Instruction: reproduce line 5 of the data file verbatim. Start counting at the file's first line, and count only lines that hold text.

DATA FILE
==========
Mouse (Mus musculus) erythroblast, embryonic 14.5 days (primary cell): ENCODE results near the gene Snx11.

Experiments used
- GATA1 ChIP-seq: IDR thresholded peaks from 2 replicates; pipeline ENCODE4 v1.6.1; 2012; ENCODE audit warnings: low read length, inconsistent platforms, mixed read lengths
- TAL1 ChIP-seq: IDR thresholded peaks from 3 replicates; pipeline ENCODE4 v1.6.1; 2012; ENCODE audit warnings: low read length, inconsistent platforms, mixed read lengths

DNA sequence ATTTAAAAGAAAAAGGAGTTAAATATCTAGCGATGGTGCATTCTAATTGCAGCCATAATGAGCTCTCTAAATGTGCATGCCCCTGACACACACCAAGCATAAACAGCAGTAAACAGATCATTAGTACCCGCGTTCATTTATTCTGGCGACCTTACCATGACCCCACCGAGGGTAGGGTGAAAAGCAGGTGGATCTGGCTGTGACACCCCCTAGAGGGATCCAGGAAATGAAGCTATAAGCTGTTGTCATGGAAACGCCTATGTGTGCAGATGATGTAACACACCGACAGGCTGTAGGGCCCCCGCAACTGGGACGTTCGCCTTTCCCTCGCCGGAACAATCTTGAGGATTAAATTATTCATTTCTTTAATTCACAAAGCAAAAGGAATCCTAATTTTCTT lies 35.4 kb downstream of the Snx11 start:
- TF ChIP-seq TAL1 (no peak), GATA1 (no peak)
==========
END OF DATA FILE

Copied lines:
DNA sequence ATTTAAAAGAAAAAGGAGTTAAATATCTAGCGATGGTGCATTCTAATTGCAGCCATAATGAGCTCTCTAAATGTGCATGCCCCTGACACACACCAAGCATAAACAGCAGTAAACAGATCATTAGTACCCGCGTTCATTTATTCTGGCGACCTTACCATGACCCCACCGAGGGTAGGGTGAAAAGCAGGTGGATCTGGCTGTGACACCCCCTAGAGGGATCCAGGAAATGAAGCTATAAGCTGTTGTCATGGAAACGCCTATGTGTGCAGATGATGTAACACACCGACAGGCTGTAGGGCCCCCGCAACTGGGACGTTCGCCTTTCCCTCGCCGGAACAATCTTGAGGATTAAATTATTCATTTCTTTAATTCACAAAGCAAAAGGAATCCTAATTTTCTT lies 35.4 kb downstream of the Snx11 start: